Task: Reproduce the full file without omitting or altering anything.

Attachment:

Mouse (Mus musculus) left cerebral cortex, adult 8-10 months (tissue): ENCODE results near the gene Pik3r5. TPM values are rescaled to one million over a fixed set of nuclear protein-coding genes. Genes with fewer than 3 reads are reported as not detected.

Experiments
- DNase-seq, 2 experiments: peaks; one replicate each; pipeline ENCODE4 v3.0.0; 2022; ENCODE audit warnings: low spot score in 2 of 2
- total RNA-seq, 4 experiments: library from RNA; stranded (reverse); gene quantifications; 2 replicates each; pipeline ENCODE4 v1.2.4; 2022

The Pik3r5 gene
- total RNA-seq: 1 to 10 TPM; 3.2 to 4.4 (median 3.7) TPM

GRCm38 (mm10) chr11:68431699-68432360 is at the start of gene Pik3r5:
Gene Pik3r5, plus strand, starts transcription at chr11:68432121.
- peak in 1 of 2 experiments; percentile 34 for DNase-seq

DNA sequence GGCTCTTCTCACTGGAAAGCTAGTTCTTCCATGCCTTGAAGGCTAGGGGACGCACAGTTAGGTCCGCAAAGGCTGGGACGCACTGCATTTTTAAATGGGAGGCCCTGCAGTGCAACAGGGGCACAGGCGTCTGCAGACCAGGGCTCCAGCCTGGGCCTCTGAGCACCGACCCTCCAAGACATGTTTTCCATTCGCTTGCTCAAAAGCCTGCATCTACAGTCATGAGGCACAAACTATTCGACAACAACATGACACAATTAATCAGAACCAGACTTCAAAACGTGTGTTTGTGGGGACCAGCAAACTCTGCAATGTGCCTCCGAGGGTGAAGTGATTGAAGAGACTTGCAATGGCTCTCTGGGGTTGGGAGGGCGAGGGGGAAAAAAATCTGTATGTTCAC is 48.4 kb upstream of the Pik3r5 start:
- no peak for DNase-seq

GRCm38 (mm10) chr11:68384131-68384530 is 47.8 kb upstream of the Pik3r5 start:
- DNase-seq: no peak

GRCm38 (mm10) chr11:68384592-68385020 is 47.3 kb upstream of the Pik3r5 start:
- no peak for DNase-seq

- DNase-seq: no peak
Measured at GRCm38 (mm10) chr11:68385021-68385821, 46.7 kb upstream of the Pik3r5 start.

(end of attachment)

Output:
Mouse (Mus musculus) left cerebral cortex, adult 8-10 months (tissue): ENCODE results near the gene Pik3r5. TPM values are rescaled to one million over a fixed set of nuclear protein-coding genes. Genes with fewer than 3 reads are reported as not detected.

Experiments
- DNase-seq, 2 experiments: peaks; one replicate each; pipeline ENCODE4 v3.0.0; 2022; ENCODE audit warnings: low spot score in 2 of 2
- total RNA-seq, 4 experiments: library from RNA; stranded (reverse); gene quantifications; 2 replicates each; pipeline ENCODE4 v1.2.4; 2022

The Pik3r5 gene
- total RNA-seq: 1 to 10 TPM; 3.2 to 4.4 (median 3.7) TPM

GRCm38 (mm10) chr11:68431699-68432360 is at the start of gene Pik3r5:
Gene Pik3r5, plus strand, starts transcription at chr11:68432121.
- peak in 1 of 2 experiments; percentile 34 for DNase-seq

DNA sequence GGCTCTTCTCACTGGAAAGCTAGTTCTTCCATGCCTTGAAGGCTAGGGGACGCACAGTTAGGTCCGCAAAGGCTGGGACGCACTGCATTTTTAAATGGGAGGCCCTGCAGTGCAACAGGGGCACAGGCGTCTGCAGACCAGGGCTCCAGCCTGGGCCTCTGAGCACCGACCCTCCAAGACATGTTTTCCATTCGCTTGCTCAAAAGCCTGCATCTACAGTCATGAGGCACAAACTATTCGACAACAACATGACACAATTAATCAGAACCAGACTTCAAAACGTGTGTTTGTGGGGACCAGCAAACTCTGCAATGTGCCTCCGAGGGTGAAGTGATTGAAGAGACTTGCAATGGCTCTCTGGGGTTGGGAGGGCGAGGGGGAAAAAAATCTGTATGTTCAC is 48.4 kb upstream of the Pik3r5 start:
- no peak for DNase-seq

GRCm38 (mm10) chr11:68384131-68384530 is 47.8 kb upstream of the Pik3r5 start:
- DNase-seq: no peak

GRCm38 (mm10) chr11:68384592-68385020 is 47.3 kb upstream of the Pik3r5 start:
- no peak for DNase-seq

- DNase-seq: no peak
Measured at GRCm38 (mm10) chr11:68385021-68385821, 46.7 kb upstream of the Pik3r5 start.